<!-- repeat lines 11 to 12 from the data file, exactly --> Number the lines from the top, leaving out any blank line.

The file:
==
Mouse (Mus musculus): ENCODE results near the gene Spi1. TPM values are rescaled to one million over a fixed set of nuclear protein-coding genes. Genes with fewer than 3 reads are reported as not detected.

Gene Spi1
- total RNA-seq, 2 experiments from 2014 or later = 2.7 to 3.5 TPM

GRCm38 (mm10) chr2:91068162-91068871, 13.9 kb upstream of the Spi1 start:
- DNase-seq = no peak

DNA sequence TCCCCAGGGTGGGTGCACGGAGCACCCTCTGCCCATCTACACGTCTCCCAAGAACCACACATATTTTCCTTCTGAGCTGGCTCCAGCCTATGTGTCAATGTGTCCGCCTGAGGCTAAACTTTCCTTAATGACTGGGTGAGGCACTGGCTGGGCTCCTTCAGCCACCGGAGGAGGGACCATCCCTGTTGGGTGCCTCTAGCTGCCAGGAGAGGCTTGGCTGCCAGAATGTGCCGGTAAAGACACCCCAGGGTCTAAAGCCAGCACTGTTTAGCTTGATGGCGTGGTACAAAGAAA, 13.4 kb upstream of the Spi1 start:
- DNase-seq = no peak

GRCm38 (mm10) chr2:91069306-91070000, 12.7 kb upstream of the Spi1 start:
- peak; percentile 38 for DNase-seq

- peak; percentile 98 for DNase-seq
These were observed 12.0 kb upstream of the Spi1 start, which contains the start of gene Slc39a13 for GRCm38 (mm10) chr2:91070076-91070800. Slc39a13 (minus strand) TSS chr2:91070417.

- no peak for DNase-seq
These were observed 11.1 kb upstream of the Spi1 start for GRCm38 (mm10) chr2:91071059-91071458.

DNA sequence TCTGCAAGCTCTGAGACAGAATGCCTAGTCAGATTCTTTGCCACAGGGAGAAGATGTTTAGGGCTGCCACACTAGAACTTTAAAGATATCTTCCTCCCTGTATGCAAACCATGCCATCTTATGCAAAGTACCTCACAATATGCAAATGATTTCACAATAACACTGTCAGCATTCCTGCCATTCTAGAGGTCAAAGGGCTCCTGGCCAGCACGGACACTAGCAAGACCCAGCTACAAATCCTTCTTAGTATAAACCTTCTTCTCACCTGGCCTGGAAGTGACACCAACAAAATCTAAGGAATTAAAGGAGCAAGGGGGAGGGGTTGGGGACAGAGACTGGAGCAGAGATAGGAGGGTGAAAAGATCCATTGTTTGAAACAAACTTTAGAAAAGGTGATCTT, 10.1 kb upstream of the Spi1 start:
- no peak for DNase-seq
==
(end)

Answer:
These were observed 12.0 kb upstream of the Spi1 start, which contains the start of gene Slc39a13 for GRCm38 (mm10) chr2:91070076-91070800. Slc39a13 (minus strand) TSS chr2:91070417.

- no peak for DNase-seq